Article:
Lower Respiratory Tract Infection
Most common lower respiratory tract infection in children under 2 years old.
tachypnoea, over inflation of chest, retractions, wheezes, crackles
Bronchodilators; no clinical benefit and some indication that may cause clinical deterioration in arterial oxygen saturations
Adrenaline; could help in acute severe case, particularly as a bridge until further support can be obtained.
Steroids; not recommended in any form.
Antibiotics; not routinely used unless high index of suspicion of secondary bacterial infection.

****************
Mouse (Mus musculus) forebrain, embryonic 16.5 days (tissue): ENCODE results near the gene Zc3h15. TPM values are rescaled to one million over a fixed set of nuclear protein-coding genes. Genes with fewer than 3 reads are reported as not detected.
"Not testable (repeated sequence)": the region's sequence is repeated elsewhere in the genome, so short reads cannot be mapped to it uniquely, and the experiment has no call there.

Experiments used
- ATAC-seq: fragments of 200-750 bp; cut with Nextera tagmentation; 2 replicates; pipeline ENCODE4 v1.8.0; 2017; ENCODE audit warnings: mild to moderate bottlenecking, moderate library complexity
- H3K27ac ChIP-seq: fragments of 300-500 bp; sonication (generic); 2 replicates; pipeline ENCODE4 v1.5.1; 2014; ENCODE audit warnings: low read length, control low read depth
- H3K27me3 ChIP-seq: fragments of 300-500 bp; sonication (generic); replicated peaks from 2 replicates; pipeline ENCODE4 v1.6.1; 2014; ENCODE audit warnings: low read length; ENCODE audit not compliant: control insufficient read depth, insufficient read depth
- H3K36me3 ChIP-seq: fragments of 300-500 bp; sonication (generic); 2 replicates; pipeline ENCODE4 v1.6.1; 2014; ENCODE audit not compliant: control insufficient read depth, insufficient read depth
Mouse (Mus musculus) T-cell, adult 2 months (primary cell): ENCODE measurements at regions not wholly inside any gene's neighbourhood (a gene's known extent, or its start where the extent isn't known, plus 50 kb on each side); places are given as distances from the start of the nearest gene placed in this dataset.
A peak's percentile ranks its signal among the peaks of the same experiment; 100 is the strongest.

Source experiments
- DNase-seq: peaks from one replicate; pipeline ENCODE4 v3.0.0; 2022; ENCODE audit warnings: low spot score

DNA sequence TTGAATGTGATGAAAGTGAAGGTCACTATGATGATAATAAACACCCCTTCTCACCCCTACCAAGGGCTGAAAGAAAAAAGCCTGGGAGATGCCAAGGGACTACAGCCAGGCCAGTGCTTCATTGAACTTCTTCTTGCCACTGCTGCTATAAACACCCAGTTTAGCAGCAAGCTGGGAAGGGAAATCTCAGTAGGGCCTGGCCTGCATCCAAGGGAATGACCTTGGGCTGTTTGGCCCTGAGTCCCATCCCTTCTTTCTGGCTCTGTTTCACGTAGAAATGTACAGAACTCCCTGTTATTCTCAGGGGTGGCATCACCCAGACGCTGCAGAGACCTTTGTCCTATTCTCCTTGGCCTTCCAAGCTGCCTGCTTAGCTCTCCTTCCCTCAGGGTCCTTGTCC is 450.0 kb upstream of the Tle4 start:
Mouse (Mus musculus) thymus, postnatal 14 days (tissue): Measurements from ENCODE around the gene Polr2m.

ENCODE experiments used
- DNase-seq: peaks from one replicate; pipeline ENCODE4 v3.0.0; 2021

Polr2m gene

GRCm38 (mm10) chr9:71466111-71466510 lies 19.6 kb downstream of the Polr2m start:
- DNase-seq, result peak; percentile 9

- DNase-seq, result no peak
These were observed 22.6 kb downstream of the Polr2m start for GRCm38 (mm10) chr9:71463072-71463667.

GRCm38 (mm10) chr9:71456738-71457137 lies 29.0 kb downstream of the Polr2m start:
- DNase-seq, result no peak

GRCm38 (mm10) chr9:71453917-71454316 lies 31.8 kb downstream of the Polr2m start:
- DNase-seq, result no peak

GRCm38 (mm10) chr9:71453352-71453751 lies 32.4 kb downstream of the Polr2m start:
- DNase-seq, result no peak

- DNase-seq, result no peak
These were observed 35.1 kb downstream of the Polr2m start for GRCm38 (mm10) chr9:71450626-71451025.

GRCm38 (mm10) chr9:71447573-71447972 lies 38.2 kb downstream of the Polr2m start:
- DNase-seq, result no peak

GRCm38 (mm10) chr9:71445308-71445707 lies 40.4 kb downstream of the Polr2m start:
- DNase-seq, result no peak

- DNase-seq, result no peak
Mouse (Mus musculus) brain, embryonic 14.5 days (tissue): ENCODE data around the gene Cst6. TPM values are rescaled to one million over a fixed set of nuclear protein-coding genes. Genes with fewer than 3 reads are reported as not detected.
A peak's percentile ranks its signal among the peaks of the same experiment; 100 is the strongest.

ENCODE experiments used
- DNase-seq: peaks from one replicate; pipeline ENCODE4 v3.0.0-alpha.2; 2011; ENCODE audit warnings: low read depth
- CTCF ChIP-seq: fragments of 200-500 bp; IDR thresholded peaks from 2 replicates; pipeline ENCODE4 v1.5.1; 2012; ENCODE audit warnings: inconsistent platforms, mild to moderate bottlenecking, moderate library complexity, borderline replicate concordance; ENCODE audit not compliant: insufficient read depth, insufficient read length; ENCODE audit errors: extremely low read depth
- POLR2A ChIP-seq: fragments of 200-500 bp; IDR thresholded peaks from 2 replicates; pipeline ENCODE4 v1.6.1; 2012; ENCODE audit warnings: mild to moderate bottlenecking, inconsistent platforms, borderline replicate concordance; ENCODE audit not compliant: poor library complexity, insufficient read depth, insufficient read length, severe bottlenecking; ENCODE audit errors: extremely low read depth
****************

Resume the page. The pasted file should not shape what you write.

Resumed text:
Oxygen; only for oxygen saturations below 90%
IV fluids; as needed
Feeding; PO intake should be held if child is breathing greater than 60 times a minute.
RSV symptoms are rhinorrhea, nasal congestion, cough and fever
Disease process usually runs 10-14 days with days 3-5 having the worst symptoms.
40% of all RSV progresses to bronchiolitis.
Treatment for RSV is same as for bronchiolitis.
REFERENCE: AAP subcommittee on Diagnosis and Management of Bronchiolitis. Pediatrics 2006 Oct;118: 1774-93
RSV: Management of the acute episode. Pediatric Respiratory Reviews; 2000: 215-220.
For more information, please contact:
Jason Herold, Pediatric Transport Coordinator
Georgia Regents Medical Center